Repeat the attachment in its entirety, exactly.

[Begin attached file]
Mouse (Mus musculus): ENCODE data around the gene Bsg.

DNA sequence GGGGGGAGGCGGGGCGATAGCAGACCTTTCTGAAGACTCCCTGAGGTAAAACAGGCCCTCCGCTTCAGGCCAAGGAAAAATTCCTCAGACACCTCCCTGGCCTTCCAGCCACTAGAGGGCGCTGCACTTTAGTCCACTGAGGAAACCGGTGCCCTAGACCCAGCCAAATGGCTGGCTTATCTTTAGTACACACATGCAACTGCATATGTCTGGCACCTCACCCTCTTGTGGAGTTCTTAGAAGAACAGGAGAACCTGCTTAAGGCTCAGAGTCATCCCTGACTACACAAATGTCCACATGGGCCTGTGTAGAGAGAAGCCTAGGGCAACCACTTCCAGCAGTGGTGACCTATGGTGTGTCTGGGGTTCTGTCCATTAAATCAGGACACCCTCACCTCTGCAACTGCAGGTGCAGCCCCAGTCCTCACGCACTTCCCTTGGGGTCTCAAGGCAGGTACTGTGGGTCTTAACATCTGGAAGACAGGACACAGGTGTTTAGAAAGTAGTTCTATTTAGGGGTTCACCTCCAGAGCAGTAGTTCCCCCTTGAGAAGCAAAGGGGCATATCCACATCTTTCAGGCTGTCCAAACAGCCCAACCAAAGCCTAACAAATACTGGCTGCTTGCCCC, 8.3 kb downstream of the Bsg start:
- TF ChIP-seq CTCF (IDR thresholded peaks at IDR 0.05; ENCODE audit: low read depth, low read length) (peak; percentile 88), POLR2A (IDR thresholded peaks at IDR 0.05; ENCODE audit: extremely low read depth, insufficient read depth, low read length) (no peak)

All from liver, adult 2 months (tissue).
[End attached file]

Mouse (Mus musculus): ENCODE data around the gene Bsg.

DNA sequence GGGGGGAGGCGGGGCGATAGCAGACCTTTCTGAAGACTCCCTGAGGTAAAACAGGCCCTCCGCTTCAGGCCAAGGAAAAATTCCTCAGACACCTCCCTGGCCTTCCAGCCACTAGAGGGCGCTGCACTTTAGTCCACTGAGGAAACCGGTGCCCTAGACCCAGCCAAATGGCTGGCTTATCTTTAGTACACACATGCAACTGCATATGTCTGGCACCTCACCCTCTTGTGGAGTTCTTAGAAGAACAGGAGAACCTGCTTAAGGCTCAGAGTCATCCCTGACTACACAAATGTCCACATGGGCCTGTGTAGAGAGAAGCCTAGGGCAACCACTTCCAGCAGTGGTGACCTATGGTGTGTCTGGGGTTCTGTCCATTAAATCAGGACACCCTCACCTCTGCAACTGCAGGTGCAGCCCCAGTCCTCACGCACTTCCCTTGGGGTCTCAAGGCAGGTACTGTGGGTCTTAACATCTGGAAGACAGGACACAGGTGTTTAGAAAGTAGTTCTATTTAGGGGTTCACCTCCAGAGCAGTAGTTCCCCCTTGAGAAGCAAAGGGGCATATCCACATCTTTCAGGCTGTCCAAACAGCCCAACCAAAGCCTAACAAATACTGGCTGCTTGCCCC, 8.3 kb downstream of the Bsg start:
- TF ChIP-seq CTCF (IDR thresholded peaks at IDR 0.05; ENCODE audit: low read depth, low read length) (peak; percentile 88), POLR2A (IDR thresholded peaks at IDR 0.05; ENCODE audit: extremely low read depth, insufficient read depth, low read length) (no peak)

All from liver, adult 2 months (tissue).